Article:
Greenpeace is building "the world's first ever purpose-built environmental campaigning vessel." And to help raise the cash needed to finish the project, they've deployed what is arguably the coolest interactive flash website any environmental non-profit has ever used. (See screencaps below)
The Rainbow Warrior name has been at the center of Greenpeace's direct action campaign at sea for over thirty years. The original Rainbow Warrior, a fishing trawler that Greenpeace acquired in 1978 was later bombed by French agents in Auckland, New Zealand in 1985. It was replaced by the Rainbow Warrior II in 1989, which led dozens of environmental campaigns over the following decades, from blocking access to coal ports to harassing illegal tuna fishing operations. But the Rainbow Warrior II was also an old fishing vessel and in recent years it became increasingly expensive to keep the battle-weary boat in good condition.
Unlike its predecessors, the nearly 200-ft. Rainbow Warrior III was designed with sustainability as its guiding principal. It is primarily a wind-powered vessel with a diesel engine for back up and an on-board biological sewage treatment plant.
Greenpeace's digital campaign for A New Warrior, headed up by French agency DDB, feels more like a video game than your standard internet fundraising effort. The driving strategy behind the campaign is that the entire boat is available for sponsorship, piece by piece. And because the boat is presented in a rich digital format with precise imagery, donors can pinpoint an exact spot or part of the boat they wish to sponsor, click on that spot and pay for it.
After entering the site (you can skip the quick intro video but it provides some good context and history), you can toggle between three external 3-D views of the boat and drawings of each of the decks. After playing around for a bit you'll find that you can see the entire boat from virtually any perspective, both inside and out, even from under water, where the dramatic drum beats and helicopter sounds give way to soothing rhythmic pings and ethereal underwater music. Zoom in to the drawings layer and the soundscape is filled with the sounds of creaking shipboards and bubbling water.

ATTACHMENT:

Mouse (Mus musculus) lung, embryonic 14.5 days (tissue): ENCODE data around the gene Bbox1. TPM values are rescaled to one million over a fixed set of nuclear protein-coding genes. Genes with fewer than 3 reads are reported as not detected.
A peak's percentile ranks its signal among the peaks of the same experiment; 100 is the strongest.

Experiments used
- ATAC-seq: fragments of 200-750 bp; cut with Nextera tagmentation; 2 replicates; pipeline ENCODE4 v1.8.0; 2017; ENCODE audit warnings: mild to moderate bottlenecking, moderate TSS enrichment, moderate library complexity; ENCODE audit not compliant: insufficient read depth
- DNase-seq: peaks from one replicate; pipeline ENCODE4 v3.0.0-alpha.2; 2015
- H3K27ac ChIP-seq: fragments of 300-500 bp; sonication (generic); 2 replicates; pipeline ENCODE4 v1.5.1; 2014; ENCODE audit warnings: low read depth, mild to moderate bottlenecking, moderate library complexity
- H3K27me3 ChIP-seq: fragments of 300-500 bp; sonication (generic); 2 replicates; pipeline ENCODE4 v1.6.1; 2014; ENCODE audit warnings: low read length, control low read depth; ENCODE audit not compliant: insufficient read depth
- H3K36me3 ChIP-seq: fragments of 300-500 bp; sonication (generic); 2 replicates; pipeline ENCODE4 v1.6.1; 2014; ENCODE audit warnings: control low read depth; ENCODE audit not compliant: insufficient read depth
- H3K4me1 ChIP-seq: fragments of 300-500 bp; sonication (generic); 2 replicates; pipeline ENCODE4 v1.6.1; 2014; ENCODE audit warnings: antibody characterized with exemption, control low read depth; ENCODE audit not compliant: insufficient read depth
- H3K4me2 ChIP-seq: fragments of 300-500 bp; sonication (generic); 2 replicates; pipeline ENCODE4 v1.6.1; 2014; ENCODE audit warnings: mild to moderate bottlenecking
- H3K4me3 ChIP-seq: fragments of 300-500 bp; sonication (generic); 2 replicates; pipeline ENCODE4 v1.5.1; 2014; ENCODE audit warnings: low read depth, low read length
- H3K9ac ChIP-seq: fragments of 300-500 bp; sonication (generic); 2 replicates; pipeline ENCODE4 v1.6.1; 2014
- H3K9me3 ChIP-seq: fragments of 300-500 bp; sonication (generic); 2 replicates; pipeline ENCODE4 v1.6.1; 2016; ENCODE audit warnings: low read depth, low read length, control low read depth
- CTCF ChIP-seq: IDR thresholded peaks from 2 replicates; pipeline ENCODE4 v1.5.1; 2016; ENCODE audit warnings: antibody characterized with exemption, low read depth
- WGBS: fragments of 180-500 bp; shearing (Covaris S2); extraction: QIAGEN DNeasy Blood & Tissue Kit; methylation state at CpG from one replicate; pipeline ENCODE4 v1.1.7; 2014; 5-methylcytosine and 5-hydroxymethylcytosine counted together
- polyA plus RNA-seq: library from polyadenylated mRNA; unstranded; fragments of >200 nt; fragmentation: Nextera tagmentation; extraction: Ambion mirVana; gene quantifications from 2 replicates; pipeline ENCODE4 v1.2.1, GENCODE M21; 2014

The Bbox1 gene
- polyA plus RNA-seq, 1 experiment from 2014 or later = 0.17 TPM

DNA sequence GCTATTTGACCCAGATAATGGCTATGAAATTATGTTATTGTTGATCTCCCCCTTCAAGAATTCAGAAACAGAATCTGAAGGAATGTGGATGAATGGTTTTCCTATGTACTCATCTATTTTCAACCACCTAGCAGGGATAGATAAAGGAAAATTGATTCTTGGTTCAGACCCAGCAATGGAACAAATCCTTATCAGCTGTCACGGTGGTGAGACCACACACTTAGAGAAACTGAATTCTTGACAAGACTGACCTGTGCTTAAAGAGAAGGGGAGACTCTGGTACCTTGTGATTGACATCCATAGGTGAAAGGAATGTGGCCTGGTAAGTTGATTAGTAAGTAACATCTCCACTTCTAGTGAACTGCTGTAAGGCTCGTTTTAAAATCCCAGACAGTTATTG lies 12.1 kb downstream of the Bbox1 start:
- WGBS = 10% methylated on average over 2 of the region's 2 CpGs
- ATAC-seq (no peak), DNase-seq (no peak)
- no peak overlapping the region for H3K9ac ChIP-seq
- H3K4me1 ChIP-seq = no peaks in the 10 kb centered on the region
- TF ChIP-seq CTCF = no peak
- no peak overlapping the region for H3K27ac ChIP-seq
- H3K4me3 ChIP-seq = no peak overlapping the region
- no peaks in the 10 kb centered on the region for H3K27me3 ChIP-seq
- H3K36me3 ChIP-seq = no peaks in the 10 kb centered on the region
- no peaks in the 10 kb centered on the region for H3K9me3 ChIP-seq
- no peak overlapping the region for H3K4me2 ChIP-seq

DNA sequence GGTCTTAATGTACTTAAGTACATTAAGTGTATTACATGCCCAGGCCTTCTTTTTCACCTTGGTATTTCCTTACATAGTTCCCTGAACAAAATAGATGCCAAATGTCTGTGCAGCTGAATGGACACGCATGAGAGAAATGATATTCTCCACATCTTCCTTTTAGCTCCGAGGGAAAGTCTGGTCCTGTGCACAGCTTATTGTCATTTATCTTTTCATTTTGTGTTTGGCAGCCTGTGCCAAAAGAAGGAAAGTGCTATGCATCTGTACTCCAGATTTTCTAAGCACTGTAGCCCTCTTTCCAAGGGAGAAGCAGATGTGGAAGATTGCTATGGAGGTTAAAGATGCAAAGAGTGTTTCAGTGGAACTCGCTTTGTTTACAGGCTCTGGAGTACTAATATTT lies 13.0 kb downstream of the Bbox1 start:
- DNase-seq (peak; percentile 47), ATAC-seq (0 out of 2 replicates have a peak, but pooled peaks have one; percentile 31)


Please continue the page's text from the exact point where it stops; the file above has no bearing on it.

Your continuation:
Scroll over the boat and you will see through the boats walls and into its guts. From that point, you can examine the boat drawings and hone in on a part of the boat you wish to sponsor, from expensive communications equipment on one end of the spectrum all the way down to a centimeter of mast on the other. Although you technically won't own that piece of the boat (Greenpeace specifically points this out), you do get some kind of certificate and your name will be carried somewhere on the boat itself. Check out this video overview of the interactive experience from the French sound designers, Panarama:
I'm not much of a gamer, but with features like an "x-ray" view of the inside of the boat, a full set of architectural renderings of the entire boat just a couple clicks away, and looped soundscapes with dramatic music and sound effects luring me in, it was hard to resist getting into some kind of action. And any fundraiser or event organizer will tell you that getting people in the door—whether it is real or virtual—is often the hardest step.
Greenpeace hopes the digital feature, which just launched two weeks ago, will inject some vitality into fundraising efforts which still have quite a way to go. So far, Greenpeace has raised 31 percent of the $32-million needed to build the boat, which is currently under construction in Germany and scheduled to be completed in October 2011. But when that time comes, Greenpeace says the new Rainbow Warrior will enable the environmental activists to "take action more often, more effectively and in more places around the world than ever before."